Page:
Flamenco Íntimo is more than a show | Culture & Leisure

Julia Chacón will take the stage at the Scottsdale Center for the Performing Arts every Friday and Saturday this month, sporting vibrant attire, dancing to intricate and moving music and carrying a heavy heart.

This year, “Flamenco Íntimo” – dedicated to Chacón’s aunt Lucy Vigil, who recently passed away after a six-year battle with cancer – will explore love and loss.

“This particular show has an arc that’s somewhat built around my aunt’s experience,” Chacón said. “It follows a connecting arc where the first half is about connection, celebration and joy – all things beautiful and light – then the second act explores moments of isolation.”

For someone who has been dancing since the age of 3 – and who started dancing flamenco more than 25 years ago – Chacón said the dance form has become therapy for her.

The highly expressive Spanish dance form is characterized by clapping, percussive footwork, intricate hand, arm, and body movements, and is usually accompanied by a singer and guitarist.

“Flamenco, in every performance I’ve done in my life…has a way of being kind of a place of solace for the artists performing it and I think that’s inherent in the form. “, she said.

This show will be even more therapeutic for Chacón as she has dedicated the past six years to developing the arc of the show.

“My aunt had been suffering for over six years and I had also lost my father, so the relationship is there,” she said. “It unearthed an older arc and often in my choreographic expressions because flamenco is more abstract and explores broader genres of emotion.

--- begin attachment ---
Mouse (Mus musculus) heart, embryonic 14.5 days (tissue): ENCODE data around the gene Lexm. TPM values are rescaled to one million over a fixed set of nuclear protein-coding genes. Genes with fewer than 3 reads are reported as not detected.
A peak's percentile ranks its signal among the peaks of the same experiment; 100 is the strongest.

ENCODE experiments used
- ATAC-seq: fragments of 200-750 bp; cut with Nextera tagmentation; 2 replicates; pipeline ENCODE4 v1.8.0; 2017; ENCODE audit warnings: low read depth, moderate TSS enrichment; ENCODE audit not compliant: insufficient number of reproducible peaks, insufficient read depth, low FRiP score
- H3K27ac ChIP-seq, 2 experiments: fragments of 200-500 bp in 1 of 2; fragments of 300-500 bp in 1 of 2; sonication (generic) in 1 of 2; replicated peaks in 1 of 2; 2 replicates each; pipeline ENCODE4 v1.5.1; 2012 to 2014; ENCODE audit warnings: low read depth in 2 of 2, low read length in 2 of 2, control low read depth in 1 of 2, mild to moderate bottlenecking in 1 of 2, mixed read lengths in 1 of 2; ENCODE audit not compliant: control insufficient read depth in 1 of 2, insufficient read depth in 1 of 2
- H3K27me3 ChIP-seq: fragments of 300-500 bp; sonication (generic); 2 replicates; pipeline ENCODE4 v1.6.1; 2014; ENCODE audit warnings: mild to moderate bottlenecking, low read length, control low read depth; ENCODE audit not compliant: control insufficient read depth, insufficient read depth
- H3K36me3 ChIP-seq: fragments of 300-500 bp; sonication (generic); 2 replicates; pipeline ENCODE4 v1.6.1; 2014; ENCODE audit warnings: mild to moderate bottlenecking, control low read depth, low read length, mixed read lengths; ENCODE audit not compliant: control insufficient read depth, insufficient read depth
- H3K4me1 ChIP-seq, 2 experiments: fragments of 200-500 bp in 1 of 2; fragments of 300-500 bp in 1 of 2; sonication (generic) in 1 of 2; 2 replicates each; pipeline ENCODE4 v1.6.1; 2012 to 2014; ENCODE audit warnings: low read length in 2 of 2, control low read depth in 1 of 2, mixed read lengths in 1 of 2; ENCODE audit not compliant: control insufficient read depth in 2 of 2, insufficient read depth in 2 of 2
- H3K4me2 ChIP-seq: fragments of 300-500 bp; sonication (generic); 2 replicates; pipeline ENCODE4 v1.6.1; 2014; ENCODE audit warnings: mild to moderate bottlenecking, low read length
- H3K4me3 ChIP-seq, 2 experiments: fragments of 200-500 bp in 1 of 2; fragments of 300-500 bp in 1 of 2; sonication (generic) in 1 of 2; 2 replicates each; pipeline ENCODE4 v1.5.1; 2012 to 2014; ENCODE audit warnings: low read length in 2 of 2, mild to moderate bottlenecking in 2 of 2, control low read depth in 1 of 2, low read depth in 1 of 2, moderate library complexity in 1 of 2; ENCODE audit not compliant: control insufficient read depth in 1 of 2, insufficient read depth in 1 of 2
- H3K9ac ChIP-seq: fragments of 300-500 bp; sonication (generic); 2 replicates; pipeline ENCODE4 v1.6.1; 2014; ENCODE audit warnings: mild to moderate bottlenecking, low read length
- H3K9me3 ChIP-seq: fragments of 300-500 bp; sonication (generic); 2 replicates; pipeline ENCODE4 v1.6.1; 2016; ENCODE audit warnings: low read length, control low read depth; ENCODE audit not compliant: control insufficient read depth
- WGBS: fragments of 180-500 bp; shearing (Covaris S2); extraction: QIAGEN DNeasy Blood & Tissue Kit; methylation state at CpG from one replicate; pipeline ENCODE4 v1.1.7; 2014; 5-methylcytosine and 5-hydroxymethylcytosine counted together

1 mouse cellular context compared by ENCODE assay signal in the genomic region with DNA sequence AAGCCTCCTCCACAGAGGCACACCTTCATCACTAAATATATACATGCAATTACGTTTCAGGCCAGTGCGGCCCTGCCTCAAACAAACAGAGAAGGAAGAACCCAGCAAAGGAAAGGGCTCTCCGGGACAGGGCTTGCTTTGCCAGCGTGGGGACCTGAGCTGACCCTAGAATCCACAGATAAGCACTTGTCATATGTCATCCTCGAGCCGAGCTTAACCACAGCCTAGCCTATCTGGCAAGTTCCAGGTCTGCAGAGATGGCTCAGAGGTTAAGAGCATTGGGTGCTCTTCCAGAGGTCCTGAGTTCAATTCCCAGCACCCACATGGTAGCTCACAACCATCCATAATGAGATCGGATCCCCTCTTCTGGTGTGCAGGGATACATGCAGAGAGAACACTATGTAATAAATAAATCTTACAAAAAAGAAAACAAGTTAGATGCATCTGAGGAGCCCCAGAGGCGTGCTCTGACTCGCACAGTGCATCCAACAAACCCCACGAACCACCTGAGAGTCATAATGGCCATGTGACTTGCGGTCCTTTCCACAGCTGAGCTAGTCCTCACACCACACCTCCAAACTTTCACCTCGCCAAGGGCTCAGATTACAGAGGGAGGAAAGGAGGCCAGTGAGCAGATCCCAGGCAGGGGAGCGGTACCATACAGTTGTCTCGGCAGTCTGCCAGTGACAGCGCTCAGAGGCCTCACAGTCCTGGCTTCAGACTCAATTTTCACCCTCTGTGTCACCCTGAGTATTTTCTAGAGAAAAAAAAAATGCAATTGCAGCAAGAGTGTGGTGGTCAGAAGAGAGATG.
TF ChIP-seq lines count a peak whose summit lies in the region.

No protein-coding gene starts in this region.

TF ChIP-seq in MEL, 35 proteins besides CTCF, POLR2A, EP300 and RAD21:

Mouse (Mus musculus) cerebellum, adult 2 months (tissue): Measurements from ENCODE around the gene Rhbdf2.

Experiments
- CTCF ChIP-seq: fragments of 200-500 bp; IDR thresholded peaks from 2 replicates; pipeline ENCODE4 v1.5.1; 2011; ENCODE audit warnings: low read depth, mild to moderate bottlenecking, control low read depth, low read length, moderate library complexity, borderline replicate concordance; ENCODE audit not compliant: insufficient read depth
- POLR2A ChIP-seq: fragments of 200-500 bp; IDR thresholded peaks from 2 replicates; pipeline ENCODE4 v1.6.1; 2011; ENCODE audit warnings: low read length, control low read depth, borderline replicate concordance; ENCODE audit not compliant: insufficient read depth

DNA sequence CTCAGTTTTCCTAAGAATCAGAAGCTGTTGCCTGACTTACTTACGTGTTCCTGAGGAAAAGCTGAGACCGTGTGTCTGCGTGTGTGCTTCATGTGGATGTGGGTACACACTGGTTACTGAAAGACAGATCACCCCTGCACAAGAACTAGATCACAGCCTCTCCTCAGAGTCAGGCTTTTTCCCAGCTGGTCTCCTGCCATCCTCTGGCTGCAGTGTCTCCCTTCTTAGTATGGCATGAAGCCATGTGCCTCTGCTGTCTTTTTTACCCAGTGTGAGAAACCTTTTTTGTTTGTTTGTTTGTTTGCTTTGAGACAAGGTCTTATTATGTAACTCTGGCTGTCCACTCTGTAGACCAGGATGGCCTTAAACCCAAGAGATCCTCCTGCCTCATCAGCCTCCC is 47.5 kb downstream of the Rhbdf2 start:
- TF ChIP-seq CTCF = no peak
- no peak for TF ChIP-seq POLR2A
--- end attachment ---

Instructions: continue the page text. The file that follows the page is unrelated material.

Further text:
“This particular arc is built on a sort of exploitation of those poignant, salient moments and moments that make up our lives.”

Chacón also sees this show as an opportunity to explore the roots of flamenco dancing and the different styles that dancing lends itself to.

“Soleares is a song form that explores loneliness and Alegrías is a song form that explores joy. Soledad is the Spanish word for loneliness and valegría is the word for joy, so they fit perfectly into certain categories or emotional expressions,” Chacón said, adding:

“The reason is that when people gathered to perform flamenco socially, it was a form through which they expressed their anguish in their personal life experience in the community because it formed in a place where people lived in very close quarters and they would come out to the patio and play music together.

Chacón will be joined by singer-guitarist Gaetano, guitarists Misael Barraza Diaz, flautist Max Perrault and fellow dancer Martin Gaxiola – whom Chacón has worked with for more than two decades.

They will perform several new numbers as well as a modified version of a number that some fans might recognize from performances from last year.

“All the different song forms are traditional and there will be improvisation on some solos in the show,” Chacón said. “However, there is a piece that I repeat from last year, but it was created around what my aunt was going through and also explored kind of her situation in parallel with what I had been through with my father. ”

Due to the fascinating nature of her story, Chacón is thrilled to share her experiences at the Scottsdale Center for the Performing Arts.

“Fans can expect an emotional journey and they can expect to be taken to a whole different way of experiencing the space around them through the sounds of guitar as well as singing,” he said. she stated.

She added that the overall performance “is so soulful and has such enormous depth and range” and that these ranges range from “a very happy, festive sound to deeply, deeply, deeply sad, the sounds of the percussion”.

“It kind of permeates the sensory experience,” she added.

If you are going to:

What: Flamenco Intimo

When: 8 p.m. on Fridays and Saturdays starting Friday, October 7.

Where: Scottsdale Center for the Performing Arts 7380 E. Second St.

Cost: $30.50

Info: scottsdalearts.org

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